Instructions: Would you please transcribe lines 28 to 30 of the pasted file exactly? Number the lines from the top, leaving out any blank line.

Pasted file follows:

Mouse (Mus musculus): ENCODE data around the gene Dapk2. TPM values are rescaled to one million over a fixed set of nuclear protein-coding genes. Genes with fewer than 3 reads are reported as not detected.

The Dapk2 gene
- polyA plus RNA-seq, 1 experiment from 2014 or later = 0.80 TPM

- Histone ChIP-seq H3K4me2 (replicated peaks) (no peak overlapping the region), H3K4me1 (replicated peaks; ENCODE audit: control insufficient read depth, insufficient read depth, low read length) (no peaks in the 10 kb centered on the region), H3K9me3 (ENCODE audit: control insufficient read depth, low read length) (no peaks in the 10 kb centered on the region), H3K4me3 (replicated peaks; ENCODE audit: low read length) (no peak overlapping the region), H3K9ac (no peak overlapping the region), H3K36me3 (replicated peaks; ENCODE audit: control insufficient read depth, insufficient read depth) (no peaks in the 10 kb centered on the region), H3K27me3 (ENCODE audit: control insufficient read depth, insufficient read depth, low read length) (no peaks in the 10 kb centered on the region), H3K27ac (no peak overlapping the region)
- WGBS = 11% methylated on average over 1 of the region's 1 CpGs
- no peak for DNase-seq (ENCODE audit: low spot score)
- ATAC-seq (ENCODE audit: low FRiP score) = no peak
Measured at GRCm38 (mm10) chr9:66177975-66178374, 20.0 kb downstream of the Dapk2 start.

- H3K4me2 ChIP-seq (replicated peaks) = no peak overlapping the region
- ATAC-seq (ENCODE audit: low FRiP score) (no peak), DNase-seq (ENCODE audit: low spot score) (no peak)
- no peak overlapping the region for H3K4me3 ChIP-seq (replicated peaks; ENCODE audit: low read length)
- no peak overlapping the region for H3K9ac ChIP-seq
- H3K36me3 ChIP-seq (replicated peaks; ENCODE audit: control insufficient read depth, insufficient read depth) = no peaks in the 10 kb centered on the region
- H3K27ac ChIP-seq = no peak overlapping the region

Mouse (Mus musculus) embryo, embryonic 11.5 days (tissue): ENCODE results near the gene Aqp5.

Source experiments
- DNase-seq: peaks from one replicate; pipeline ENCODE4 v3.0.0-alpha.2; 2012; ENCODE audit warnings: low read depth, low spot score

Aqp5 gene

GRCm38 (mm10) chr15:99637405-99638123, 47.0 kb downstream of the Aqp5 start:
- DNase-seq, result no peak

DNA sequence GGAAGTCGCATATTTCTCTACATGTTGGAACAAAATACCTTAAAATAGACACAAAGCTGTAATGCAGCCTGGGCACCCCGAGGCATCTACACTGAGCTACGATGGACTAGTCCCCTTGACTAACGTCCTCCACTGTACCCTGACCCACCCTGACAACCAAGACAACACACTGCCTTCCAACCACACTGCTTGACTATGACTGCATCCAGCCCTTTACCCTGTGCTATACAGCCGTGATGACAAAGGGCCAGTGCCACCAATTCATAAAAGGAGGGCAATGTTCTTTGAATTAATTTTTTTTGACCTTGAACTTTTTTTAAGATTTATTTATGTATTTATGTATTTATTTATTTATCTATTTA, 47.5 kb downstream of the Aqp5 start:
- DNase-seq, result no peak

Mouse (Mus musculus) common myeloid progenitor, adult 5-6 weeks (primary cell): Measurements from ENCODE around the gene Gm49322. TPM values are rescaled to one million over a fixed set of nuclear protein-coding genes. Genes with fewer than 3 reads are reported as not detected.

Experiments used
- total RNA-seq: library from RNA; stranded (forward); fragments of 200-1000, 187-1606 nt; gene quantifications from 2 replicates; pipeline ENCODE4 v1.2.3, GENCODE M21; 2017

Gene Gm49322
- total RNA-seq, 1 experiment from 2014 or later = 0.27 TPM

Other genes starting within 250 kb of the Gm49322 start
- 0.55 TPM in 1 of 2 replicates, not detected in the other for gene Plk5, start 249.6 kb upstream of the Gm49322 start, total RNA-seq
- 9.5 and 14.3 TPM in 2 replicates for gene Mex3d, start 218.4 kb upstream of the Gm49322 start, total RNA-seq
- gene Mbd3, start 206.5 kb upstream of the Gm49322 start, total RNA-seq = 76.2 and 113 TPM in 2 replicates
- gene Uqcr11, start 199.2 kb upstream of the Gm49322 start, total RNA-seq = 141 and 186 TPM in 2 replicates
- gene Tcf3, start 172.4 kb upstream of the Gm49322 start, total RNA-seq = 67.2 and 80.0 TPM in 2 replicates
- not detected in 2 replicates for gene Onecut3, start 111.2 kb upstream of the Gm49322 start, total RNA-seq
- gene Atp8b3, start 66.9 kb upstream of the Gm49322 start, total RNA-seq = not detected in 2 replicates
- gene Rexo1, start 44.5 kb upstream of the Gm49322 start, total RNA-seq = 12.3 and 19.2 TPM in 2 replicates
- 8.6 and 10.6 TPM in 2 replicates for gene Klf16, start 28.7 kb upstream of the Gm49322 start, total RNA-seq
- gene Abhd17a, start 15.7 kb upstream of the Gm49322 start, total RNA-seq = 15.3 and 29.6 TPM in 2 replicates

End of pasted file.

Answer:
Other genes starting within 250 kb of the Gm49322 start
- 0.55 TPM in 1 of 2 replicates, not detected in the other for gene Plk5, start 249.6 kb upstream of the Gm49322 start, total RNA-seq
- 9.5 and 14.3 TPM in 2 replicates for gene Mex3d, start 218.4 kb upstream of the Gm49322 start, total RNA-seq